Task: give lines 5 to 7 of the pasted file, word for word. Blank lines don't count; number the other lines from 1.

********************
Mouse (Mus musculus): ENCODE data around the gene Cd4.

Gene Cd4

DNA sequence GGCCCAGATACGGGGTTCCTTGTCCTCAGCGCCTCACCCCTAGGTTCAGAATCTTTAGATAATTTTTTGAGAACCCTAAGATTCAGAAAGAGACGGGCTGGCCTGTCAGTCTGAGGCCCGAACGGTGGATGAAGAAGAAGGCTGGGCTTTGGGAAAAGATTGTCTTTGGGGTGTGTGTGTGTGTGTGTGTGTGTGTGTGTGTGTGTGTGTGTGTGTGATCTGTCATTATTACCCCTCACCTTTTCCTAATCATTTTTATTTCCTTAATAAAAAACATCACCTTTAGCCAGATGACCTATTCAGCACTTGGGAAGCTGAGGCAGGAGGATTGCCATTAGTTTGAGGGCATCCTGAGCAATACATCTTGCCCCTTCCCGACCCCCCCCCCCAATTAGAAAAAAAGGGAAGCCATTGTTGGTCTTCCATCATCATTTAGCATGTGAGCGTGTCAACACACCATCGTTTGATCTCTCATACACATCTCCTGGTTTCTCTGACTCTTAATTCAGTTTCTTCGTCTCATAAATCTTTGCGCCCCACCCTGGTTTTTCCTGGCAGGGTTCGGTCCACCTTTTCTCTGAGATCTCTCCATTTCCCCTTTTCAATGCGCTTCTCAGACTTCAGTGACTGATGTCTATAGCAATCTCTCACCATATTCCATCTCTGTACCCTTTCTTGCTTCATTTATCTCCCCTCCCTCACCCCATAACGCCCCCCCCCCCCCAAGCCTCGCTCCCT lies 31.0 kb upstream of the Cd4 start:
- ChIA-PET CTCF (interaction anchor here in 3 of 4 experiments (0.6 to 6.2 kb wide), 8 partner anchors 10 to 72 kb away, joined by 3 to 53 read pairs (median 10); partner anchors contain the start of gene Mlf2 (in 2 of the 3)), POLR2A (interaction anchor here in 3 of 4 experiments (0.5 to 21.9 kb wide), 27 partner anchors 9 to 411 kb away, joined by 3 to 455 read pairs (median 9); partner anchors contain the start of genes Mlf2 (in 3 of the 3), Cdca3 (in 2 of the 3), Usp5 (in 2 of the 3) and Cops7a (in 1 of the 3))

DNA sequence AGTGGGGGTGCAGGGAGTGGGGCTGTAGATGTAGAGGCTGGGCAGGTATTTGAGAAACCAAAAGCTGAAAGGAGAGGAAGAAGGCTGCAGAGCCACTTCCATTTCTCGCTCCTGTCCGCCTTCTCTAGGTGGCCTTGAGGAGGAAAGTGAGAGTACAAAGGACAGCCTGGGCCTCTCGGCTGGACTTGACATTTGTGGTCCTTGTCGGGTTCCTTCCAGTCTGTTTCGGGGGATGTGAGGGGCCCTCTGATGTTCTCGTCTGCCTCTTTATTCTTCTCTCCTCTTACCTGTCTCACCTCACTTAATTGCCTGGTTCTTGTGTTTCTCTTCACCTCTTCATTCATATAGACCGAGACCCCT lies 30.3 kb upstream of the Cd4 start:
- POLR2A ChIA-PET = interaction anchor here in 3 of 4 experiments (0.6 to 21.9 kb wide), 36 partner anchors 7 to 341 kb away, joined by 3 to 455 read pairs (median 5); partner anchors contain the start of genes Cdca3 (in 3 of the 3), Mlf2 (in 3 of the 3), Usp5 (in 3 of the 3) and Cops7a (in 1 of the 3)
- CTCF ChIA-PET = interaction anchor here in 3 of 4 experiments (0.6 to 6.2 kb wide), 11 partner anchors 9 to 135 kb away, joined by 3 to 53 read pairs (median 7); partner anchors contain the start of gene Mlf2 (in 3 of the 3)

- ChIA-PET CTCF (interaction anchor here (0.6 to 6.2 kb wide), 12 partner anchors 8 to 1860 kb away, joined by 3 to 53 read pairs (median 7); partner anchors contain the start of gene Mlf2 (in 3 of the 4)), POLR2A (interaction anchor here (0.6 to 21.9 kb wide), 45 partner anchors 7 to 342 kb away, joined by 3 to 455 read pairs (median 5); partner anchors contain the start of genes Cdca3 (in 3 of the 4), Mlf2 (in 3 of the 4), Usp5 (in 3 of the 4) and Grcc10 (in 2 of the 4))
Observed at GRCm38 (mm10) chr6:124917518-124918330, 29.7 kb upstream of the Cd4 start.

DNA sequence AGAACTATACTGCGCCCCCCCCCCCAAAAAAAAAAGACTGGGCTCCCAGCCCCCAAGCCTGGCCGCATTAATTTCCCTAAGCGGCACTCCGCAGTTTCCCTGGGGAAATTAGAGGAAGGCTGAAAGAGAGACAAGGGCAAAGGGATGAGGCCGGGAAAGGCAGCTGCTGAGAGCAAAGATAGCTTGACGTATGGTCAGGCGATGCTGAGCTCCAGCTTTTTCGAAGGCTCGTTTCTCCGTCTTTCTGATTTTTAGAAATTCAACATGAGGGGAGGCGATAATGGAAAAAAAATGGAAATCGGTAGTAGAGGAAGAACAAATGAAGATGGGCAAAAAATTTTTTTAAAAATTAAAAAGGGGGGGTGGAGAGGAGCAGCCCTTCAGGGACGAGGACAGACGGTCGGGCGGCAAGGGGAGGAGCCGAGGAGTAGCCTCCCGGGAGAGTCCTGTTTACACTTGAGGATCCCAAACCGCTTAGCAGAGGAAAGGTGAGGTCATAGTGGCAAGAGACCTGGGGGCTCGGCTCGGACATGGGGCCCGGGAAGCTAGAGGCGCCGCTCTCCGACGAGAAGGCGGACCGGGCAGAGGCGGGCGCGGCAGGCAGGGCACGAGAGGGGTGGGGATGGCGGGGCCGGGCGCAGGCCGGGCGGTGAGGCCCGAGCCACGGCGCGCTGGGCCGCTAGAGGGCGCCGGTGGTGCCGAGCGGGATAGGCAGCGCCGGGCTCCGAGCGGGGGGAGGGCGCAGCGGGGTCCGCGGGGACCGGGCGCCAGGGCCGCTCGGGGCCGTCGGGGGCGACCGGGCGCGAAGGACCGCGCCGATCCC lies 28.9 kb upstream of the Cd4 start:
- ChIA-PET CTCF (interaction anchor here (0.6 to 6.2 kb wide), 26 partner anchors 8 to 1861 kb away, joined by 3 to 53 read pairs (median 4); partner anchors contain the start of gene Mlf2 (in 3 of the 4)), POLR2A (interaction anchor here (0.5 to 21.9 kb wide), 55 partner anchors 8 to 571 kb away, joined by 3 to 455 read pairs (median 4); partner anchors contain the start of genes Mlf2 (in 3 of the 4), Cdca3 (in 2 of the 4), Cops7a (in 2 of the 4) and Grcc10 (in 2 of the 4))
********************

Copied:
DNA sequence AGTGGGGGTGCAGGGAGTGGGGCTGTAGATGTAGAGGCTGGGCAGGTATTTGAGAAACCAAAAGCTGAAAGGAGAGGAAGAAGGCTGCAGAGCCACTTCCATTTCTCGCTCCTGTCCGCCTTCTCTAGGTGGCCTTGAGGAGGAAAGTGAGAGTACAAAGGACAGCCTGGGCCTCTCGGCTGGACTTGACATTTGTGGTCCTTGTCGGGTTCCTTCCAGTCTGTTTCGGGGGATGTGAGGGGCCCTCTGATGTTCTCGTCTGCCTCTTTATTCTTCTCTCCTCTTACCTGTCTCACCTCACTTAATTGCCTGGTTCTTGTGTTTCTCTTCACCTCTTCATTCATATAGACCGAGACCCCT lies 30.3 kb upstream of the Cd4 start:
- POLR2A ChIA-PET = interaction anchor here in 3 of 4 experiments (0.6 to 21.9 kb wide), 36 partner anchors 7 to 341 kb away, joined by 3 to 455 read pairs (median 5); partner anchors contain the start of genes Cdca3 (in 3 of the 3), Mlf2 (in 3 of the 3), Usp5 (in 3 of the 3) and Cops7a (in 1 of the 3)
- CTCF ChIA-PET = interaction anchor here in 3 of 4 experiments (0.6 to 6.2 kb wide), 11 partner anchors 9 to 135 kb away, joined by 3 to 53 read pairs (median 7); partner anchors contain the start of gene Mlf2 (in 3 of the 3)